During web 2.0, all the websites you might use today: Google, Facebook, YouTube, Reddit, etc were created. So, what made web 2.0 different from web 1.0?
The short answer: Read-and-write functionality, rather than the read-only proposition of Web 1.0.
Many novel innovations were created from this subtle change, pushing the internet to become an interactive and enticing place to visit. So, if web 2.0 gave us all the platforms and products we use today, what is Web3, and why is it needed? Unfortunately, as the internet age progressed, it became clear that not all companies were entirely trustworthy. From this, the idea of the decentralised web, or Web 3.0, was born.
Web3: The Decentralised Web
In its most basic essence, the decentralised web, or web3 aims to remove barriers to entry while creating automated trust on the internet without the need for a centralised body, such as a large company or government, to regulate it.
You may be wondering what technological breakthrough happened to allow this to occur? The answer is Smart Contract technology:. Apps and websites can now be programmed to self-execute commands once specific criteria have been met.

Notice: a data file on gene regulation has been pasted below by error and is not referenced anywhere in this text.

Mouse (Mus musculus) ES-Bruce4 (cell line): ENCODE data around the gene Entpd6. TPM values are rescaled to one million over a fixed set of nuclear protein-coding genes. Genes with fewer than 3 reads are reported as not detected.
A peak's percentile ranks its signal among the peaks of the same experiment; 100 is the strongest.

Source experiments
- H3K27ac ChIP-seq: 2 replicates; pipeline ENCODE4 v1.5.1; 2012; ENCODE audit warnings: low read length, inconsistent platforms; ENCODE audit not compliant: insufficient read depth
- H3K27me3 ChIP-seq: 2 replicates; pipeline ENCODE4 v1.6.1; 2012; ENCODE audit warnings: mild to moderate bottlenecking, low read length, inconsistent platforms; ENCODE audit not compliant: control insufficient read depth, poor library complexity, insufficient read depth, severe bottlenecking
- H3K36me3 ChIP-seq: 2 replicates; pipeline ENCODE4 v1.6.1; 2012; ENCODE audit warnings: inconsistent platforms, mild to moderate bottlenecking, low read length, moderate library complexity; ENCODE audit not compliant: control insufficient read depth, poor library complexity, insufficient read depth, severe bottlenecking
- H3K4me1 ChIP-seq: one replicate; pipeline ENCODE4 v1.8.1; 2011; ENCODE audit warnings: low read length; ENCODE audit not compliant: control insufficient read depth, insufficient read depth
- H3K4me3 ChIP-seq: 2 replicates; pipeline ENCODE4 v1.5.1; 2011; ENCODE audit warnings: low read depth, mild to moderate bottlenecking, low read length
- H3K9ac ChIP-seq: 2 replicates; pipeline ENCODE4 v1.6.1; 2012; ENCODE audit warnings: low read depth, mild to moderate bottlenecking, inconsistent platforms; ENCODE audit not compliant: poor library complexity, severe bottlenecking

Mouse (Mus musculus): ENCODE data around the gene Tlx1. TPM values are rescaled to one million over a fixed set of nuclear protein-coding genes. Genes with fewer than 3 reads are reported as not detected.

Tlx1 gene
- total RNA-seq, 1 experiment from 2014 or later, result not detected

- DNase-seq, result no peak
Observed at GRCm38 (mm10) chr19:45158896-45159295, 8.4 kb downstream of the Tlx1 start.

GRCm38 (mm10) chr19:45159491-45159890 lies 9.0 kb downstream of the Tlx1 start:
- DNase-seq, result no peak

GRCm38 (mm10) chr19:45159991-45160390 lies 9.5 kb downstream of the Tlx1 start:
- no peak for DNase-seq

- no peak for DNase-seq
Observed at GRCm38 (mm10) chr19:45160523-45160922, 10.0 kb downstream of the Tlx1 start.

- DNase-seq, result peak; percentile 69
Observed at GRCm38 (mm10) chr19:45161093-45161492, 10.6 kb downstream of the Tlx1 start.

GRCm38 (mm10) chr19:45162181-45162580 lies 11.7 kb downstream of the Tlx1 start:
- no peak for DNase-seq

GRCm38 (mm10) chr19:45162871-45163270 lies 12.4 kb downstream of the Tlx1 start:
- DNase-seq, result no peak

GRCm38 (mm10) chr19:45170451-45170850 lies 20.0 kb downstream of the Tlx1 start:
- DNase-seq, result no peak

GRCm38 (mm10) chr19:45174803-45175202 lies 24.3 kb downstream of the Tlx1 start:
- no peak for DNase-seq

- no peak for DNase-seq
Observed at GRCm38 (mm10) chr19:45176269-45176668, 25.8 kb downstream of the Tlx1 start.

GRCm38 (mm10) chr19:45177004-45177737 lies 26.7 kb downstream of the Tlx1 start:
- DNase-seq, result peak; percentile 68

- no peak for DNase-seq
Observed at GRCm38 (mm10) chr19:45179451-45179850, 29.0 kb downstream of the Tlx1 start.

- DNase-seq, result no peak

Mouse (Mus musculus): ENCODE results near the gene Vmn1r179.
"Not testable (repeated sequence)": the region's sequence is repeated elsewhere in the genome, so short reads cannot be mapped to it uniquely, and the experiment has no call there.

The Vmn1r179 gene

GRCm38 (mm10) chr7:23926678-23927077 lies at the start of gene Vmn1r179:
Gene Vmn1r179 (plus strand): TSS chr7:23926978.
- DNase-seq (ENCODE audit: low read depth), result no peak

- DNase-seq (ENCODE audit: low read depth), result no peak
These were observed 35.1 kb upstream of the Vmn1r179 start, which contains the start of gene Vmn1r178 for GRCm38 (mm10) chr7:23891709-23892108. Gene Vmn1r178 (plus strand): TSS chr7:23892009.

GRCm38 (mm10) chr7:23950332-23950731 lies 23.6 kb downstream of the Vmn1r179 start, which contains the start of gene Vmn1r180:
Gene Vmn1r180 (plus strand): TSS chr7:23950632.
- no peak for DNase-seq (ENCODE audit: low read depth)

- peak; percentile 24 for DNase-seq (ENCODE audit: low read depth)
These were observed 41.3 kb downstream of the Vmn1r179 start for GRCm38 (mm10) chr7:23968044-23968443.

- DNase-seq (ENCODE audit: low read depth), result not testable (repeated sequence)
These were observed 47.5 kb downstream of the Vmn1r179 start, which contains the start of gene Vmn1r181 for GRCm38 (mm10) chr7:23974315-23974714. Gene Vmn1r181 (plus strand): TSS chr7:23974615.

This may sound a little abstract, but a smart contract simply means a pre-agreed, self-executing, and immutable code set up between individuals or businesses, which acts as the intermediary between them during exchanges.
Web3 users will benefit in four major ways:
The primary benefit of blockchain technologies, and Web3, is that you can inspect the code behind most platforms you visit. You no longer need to ask yourself if a particular social media website tracks you or sells your data. You can now check and verify for yourself.
2. Fewer Intermediaries
Web3 aims to connect people without the need for centralised bodies in between. Of course, not all intermediaries can be removed, but many could be cut as new marketspaces begin to form.